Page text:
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Matt York
Mine
Rock Ridge Music
www.matt-york.com


Singer-songwriter Matt York has a bluesy swagger reminiscent of Marc Broussard and the gospel-soul timbres of Ben Harper. York's latest release, Mine, from Rock Ridge Music is canopied in fluffy spreads of jazz horns, funky soul grooves, and folksy blues guitar aerials. His songs are made to be enjoyed in big, open areas like in parks and social gatherings where masses of people can come together and feel linked with the prodding of York's songs.

The reggae grooves of "Someday" are shingled in bluesy-toned organ strips played by Scott Galloway and a funky soul feathering in York's vocal melody with a guitar solo from Mike Todd that reaches up to the sky. The lounging beats of bassist Jaret Koop and drummer Ben Rollo in "Give Me Love" are nestled in spores of smooth soul camphor, and the sparse piano melody dusting across "Those Days" gives York's vocals an Alicia Keys-like glow. The finger-snapping beats of "Lucky Man" embroider York's bluesy swagger with a catchy phrasing as he sings, "In love with surprises, in love with shooting stars / We're passionate and grateful for the moments shared so far / Like sleeping on your back porch in the snow / I always feel like saying, but you already know that / Baby, I'm a lucky man."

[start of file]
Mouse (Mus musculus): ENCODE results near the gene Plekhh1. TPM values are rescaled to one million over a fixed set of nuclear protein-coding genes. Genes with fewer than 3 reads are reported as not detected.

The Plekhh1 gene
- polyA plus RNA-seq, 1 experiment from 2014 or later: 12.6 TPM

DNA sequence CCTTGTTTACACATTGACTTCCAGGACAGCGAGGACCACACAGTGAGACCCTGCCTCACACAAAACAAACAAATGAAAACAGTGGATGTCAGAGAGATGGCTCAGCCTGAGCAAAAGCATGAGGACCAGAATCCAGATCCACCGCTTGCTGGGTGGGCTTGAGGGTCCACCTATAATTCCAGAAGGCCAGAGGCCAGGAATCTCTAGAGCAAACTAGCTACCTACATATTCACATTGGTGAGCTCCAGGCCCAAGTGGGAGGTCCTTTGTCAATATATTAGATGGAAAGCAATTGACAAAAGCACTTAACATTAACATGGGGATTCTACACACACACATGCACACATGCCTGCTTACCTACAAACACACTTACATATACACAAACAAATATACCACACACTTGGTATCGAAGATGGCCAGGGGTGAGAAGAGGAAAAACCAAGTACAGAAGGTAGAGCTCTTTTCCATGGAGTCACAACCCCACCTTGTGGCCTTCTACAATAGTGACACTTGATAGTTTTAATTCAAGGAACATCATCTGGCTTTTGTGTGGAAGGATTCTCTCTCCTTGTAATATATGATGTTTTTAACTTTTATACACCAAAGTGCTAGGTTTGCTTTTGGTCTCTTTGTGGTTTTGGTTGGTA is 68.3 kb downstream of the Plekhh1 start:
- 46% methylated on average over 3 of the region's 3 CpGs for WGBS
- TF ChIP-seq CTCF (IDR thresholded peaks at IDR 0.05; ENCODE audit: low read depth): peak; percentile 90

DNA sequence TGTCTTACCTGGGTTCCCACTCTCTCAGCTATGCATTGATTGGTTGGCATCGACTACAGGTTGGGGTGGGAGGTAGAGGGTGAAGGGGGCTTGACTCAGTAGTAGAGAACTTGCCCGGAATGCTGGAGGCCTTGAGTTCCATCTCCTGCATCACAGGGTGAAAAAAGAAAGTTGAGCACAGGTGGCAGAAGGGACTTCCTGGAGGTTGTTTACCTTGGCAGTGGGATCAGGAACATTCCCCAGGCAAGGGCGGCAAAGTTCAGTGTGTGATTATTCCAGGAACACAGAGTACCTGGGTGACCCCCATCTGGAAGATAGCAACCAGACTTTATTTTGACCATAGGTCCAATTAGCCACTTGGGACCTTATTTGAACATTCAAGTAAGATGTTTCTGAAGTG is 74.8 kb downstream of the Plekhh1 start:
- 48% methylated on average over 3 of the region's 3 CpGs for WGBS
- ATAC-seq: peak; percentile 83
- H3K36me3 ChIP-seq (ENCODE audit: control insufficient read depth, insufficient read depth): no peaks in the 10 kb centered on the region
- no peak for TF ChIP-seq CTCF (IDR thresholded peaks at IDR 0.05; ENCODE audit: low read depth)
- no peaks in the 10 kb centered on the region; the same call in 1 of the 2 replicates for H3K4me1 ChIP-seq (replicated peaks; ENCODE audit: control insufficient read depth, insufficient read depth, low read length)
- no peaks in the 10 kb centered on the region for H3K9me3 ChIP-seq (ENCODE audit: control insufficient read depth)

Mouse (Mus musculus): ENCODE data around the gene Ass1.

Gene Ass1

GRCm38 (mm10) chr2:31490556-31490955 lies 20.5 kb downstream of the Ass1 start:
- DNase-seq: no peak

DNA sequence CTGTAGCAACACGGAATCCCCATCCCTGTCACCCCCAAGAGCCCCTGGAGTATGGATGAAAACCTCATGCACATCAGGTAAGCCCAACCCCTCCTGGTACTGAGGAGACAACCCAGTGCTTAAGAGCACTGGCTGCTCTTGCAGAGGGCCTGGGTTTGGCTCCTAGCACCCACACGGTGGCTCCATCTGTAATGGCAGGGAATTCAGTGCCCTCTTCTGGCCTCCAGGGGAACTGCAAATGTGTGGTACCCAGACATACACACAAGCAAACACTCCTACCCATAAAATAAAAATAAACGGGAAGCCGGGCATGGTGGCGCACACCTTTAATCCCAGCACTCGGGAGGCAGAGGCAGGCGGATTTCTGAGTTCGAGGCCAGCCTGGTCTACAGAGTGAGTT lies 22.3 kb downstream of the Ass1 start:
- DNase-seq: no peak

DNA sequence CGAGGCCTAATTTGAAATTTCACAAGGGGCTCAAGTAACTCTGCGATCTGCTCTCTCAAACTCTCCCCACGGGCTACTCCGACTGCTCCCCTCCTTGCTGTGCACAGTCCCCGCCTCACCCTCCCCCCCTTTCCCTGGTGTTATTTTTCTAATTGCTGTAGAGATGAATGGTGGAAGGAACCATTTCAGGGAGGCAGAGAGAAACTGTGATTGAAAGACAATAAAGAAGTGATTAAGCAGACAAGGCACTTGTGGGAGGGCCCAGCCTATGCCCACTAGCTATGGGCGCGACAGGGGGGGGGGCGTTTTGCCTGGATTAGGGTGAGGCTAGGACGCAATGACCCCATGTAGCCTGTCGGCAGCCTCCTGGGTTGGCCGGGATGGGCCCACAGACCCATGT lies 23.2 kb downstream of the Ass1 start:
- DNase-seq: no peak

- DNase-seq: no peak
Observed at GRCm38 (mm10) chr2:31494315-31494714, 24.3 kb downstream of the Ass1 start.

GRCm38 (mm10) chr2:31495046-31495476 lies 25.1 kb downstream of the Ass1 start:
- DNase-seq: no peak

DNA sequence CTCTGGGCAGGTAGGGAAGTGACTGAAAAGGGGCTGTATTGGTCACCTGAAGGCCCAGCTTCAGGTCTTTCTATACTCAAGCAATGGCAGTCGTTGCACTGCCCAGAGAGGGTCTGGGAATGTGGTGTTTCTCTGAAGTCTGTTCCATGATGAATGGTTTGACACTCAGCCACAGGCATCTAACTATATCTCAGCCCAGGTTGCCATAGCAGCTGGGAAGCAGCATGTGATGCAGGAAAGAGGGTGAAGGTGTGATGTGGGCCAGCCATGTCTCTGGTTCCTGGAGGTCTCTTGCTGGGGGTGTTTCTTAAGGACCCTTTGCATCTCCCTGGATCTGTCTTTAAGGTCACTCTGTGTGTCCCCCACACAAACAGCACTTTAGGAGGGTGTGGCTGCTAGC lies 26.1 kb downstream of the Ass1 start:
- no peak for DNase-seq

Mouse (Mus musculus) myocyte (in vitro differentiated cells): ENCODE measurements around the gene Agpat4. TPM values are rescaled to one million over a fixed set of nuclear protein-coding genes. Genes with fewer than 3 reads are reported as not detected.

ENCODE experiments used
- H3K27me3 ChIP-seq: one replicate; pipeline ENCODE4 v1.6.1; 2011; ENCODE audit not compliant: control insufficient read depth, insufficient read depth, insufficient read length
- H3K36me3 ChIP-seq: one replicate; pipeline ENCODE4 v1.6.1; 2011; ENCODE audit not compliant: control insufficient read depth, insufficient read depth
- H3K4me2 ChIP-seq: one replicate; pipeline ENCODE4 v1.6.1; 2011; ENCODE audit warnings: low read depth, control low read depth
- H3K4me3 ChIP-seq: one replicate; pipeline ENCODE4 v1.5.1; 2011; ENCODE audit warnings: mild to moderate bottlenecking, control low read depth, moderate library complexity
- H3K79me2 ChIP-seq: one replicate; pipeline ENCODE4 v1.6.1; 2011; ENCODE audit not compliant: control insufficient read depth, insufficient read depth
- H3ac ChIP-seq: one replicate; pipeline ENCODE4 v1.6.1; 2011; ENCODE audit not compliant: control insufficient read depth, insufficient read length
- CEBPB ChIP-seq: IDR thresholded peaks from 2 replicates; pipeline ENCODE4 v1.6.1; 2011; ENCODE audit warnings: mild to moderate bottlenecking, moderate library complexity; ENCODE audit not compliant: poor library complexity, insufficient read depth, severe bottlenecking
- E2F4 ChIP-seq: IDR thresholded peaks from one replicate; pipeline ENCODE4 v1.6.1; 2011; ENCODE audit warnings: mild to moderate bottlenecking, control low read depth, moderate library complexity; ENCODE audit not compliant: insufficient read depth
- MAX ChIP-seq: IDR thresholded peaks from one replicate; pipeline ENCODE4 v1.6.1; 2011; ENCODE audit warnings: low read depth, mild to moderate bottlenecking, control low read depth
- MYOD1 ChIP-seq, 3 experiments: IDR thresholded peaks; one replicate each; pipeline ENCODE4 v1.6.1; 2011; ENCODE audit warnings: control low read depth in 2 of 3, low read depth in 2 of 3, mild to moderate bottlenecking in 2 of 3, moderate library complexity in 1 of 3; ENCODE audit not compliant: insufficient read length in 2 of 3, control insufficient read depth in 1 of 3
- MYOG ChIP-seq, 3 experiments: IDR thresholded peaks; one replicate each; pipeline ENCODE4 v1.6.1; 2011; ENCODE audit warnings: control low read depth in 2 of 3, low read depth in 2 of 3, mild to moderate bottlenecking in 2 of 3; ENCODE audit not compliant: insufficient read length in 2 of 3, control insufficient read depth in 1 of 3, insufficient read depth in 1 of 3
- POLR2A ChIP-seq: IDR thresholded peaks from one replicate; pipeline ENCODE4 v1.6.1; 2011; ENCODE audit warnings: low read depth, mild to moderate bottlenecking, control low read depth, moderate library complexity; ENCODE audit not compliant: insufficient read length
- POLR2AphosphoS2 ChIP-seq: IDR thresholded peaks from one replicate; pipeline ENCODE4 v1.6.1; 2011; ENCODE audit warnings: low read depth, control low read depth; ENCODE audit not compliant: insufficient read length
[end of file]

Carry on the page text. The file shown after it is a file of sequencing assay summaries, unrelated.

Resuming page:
The country-folk settings of "Hard Days" are bordered in gospel-swagged vocal choruses and mournful organ hues all coming together in unity. York kicks up the tempo in the title track with brisk vocal movements and toe tapping beats that prop up the dance vibe through the melody, while the a capella verses of "Death Came A Knockin'" have a porch-folk design made for sitting outside on the front stoop with friends. The delicate brushed strokes of the guitar strums moving across "It's All Fire" ring with a homey folk feel, which switches to a gospel-soul palette on "Now And Then," and dashes of sizzling jazz horns in "Tomorrow." The cuts of saxophone swells rolling across "Tomorrow" and "Let Me Go" give these tracks a jazz-soul flavoring that refurbishes jazz accents in pop music.

Matt York and his band have put together an album that is made to be played in big, open areas. The songs link people together and raise their consciousness as a whole. It's as if the United Nations was transformed into music form. Now if only the UN could do what Matt York's songs can do at a public gathering.

-Susan Frances

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